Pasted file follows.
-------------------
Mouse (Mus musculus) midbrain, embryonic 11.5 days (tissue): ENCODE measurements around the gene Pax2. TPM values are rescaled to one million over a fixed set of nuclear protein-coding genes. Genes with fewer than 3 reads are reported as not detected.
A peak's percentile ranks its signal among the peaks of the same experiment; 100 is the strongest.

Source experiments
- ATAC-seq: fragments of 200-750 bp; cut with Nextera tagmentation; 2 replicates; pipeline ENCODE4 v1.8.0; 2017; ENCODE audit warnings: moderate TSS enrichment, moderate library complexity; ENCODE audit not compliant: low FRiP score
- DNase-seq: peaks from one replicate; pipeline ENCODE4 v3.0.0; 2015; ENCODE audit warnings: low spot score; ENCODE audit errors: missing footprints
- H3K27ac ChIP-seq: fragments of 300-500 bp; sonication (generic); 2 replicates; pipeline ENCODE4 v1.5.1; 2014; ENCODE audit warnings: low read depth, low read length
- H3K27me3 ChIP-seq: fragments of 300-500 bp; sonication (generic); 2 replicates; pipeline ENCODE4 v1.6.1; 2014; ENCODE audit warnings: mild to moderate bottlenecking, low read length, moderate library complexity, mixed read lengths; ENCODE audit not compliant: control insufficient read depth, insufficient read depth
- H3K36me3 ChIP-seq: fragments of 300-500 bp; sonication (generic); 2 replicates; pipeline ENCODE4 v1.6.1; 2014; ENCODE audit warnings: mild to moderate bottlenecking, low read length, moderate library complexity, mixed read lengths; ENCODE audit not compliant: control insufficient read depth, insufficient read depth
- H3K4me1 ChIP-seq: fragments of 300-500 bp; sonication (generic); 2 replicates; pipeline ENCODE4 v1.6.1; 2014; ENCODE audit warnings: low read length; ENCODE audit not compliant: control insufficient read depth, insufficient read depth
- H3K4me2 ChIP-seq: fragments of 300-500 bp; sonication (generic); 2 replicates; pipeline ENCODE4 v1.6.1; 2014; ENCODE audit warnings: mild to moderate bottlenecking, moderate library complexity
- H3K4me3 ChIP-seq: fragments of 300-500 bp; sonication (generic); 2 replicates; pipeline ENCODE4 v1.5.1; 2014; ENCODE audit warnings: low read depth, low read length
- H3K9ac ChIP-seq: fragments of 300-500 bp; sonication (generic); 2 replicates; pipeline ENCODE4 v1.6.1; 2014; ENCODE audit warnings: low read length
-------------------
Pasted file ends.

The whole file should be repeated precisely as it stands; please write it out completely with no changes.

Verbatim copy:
Mouse (Mus musculus) midbrain, embryonic 11.5 days (tissue): ENCODE measurements around the gene Pax2. TPM values are rescaled to one million over a fixed set of nuclear protein-coding genes. Genes with fewer than 3 reads are reported as not detected.
A peak's percentile ranks its signal among the peaks of the same experiment; 100 is the strongest.

Source experiments
- ATAC-seq: fragments of 200-750 bp; cut with Nextera tagmentation; 2 replicates; pipeline ENCODE4 v1.8.0; 2017; ENCODE audit warnings: moderate TSS enrichment, moderate library complexity; ENCODE audit not compliant: low FRiP score
- DNase-seq: peaks from one replicate; pipeline ENCODE4 v3.0.0; 2015; ENCODE audit warnings: low spot score; ENCODE audit errors: missing footprints
- H3K27ac ChIP-seq: fragments of 300-500 bp; sonication (generic); 2 replicates; pipeline ENCODE4 v1.5.1; 2014; ENCODE audit warnings: low read depth, low read length
- H3K27me3 ChIP-seq: fragments of 300-500 bp; sonication (generic); 2 replicates; pipeline ENCODE4 v1.6.1; 2014; ENCODE audit warnings: mild to moderate bottlenecking, low read length, moderate library complexity, mixed read lengths; ENCODE audit not compliant: control insufficient read depth, insufficient read depth
- H3K36me3 ChIP-seq: fragments of 300-500 bp; sonication (generic); 2 replicates; pipeline ENCODE4 v1.6.1; 2014; ENCODE audit warnings: mild to moderate bottlenecking, low read length, moderate library complexity, mixed read lengths; ENCODE audit not compliant: control insufficient read depth, insufficient read depth
- H3K4me1 ChIP-seq: fragments of 300-500 bp; sonication (generic); 2 replicates; pipeline ENCODE4 v1.6.1; 2014; ENCODE audit warnings: low read length; ENCODE audit not compliant: control insufficient read depth, insufficient read depth
- H3K4me2 ChIP-seq: fragments of 300-500 bp; sonication (generic); 2 replicates; pipeline ENCODE4 v1.6.1; 2014; ENCODE audit warnings: mild to moderate bottlenecking, moderate library complexity
- H3K4me3 ChIP-seq: fragments of 300-500 bp; sonication (generic); 2 replicates; pipeline ENCODE4 v1.5.1; 2014; ENCODE audit warnings: low read depth, low read length
- H3K9ac ChIP-seq: fragments of 300-500 bp; sonication (generic); 2 replicates; pipeline ENCODE4 v1.6.1; 2014; ENCODE audit warnings: low read length